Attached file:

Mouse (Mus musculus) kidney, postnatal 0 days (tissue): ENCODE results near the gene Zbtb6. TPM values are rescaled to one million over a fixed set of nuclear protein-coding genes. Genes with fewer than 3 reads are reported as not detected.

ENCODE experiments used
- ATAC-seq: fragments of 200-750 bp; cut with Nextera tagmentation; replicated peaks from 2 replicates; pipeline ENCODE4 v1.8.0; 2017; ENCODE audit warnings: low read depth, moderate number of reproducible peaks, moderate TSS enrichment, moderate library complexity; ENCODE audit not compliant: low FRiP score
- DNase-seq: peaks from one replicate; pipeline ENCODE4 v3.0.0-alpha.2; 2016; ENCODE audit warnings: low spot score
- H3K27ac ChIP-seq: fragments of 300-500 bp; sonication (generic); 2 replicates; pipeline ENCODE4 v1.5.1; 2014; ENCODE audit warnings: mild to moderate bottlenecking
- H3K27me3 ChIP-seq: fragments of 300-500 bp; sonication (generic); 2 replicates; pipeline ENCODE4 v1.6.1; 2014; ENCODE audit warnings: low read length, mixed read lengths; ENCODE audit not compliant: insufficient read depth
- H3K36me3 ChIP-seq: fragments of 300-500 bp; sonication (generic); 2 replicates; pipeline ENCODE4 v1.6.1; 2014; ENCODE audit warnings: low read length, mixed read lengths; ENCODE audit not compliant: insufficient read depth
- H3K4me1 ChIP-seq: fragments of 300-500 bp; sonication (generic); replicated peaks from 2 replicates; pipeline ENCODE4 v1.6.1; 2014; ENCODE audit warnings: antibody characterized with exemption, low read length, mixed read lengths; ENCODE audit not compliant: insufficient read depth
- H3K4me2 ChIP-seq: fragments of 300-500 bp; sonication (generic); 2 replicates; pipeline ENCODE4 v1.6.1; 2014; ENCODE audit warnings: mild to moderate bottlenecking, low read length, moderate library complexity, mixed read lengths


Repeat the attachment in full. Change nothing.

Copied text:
Mouse (Mus musculus) kidney, postnatal 0 days (tissue): ENCODE results near the gene Zbtb6. TPM values are rescaled to one million over a fixed set of nuclear protein-coding genes. Genes with fewer than 3 reads are reported as not detected.

ENCODE experiments used
- ATAC-seq: fragments of 200-750 bp; cut with Nextera tagmentation; replicated peaks from 2 replicates; pipeline ENCODE4 v1.8.0; 2017; ENCODE audit warnings: low read depth, moderate number of reproducible peaks, moderate TSS enrichment, moderate library complexity; ENCODE audit not compliant: low FRiP score
- DNase-seq: peaks from one replicate; pipeline ENCODE4 v3.0.0-alpha.2; 2016; ENCODE audit warnings: low spot score
- H3K27ac ChIP-seq: fragments of 300-500 bp; sonication (generic); 2 replicates; pipeline ENCODE4 v1.5.1; 2014; ENCODE audit warnings: mild to moderate bottlenecking
- H3K27me3 ChIP-seq: fragments of 300-500 bp; sonication (generic); 2 replicates; pipeline ENCODE4 v1.6.1; 2014; ENCODE audit warnings: low read length, mixed read lengths; ENCODE audit not compliant: insufficient read depth
- H3K36me3 ChIP-seq: fragments of 300-500 bp; sonication (generic); 2 replicates; pipeline ENCODE4 v1.6.1; 2014; ENCODE audit warnings: low read length, mixed read lengths; ENCODE audit not compliant: insufficient read depth
- H3K4me1 ChIP-seq: fragments of 300-500 bp; sonication (generic); replicated peaks from 2 replicates; pipeline ENCODE4 v1.6.1; 2014; ENCODE audit warnings: antibody characterized with exemption, low read length, mixed read lengths; ENCODE audit not compliant: insufficient read depth
- H3K4me2 ChIP-seq: fragments of 300-500 bp; sonication (generic); 2 replicates; pipeline ENCODE4 v1.6.1; 2014; ENCODE audit warnings: mild to moderate bottlenecking, low read length, moderate library complexity, mixed read lengths